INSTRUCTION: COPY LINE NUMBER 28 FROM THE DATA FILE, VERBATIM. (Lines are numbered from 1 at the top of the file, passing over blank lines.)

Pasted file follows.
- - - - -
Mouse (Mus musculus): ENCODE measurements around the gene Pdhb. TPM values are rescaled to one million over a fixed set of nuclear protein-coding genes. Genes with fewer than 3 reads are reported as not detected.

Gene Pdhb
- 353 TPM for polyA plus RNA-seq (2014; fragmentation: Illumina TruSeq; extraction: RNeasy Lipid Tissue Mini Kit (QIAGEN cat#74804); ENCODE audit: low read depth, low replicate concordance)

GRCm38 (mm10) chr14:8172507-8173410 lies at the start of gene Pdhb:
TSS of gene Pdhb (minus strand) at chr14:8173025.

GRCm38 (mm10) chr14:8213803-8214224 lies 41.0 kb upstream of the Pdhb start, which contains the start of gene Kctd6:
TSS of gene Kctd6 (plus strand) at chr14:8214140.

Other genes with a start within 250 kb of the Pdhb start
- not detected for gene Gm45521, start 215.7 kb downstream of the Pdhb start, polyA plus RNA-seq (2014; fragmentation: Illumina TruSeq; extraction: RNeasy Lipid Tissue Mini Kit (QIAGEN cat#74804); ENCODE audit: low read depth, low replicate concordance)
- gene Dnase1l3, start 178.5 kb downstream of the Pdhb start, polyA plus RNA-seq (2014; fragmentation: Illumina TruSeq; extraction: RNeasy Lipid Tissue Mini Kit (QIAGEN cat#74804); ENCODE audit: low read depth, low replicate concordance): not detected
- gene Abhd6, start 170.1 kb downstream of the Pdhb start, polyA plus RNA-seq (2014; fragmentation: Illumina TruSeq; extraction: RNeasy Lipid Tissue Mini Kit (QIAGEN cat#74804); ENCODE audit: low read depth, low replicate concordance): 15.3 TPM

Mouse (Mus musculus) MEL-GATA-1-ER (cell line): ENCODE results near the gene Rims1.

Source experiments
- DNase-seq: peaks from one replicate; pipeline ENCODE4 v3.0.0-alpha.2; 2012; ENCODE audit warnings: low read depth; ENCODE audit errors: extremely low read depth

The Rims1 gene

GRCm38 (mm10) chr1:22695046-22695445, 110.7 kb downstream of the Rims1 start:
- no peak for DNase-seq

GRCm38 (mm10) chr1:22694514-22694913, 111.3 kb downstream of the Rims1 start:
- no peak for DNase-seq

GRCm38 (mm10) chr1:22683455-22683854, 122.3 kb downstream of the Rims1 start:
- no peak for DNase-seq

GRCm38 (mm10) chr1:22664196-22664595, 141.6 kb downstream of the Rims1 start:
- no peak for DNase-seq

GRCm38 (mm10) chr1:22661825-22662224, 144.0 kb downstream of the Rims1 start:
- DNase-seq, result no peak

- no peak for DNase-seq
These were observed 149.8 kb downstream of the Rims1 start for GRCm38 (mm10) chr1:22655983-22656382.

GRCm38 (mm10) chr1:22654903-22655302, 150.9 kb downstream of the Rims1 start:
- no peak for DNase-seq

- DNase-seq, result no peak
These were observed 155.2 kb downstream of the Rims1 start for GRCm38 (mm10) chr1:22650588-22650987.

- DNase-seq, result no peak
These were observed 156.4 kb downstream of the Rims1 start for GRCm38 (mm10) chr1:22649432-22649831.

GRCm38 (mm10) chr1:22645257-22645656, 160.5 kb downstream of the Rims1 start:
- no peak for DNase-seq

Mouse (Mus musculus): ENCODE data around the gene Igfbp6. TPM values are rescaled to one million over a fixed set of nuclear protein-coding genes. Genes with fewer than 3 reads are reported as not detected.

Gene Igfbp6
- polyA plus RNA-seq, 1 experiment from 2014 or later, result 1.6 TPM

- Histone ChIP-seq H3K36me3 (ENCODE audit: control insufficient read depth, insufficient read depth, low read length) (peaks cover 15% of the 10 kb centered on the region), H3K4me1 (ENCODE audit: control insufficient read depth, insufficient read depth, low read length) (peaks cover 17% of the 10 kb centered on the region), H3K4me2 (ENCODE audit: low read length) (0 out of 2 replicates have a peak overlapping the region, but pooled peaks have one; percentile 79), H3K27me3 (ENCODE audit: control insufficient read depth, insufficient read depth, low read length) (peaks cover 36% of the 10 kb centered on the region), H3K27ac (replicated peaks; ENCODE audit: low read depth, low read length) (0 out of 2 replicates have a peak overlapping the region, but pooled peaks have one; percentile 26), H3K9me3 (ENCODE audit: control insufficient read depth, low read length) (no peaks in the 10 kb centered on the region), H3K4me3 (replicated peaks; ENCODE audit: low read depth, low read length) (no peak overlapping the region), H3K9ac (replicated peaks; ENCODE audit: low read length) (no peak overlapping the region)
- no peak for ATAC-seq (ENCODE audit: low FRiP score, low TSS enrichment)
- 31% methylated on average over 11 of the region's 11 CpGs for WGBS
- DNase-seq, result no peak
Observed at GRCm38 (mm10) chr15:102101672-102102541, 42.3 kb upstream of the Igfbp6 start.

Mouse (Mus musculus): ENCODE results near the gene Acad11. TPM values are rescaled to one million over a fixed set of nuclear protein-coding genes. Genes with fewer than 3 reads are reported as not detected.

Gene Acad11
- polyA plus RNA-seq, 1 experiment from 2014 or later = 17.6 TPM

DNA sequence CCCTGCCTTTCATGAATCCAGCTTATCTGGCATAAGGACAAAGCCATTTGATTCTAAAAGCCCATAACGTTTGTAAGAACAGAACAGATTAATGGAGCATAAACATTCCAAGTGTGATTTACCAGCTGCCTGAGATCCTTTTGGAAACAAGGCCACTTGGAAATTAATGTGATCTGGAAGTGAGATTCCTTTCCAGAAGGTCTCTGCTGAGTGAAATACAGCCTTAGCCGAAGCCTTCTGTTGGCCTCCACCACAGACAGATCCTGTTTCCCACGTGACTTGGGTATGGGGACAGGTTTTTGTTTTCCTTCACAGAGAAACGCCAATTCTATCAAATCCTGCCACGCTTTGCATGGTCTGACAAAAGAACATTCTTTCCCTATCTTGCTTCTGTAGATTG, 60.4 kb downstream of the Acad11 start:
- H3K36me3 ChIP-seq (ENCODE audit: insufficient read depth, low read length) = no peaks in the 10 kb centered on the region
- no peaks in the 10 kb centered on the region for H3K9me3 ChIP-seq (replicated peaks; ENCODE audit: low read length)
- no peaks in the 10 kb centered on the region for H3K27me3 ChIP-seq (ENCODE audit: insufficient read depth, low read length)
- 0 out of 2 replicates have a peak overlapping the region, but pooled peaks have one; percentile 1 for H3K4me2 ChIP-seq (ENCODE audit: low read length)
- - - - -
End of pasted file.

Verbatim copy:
GRCm38 (mm10) chr1:22654903-22655302, 150.9 kb downstream of the Rims1 start: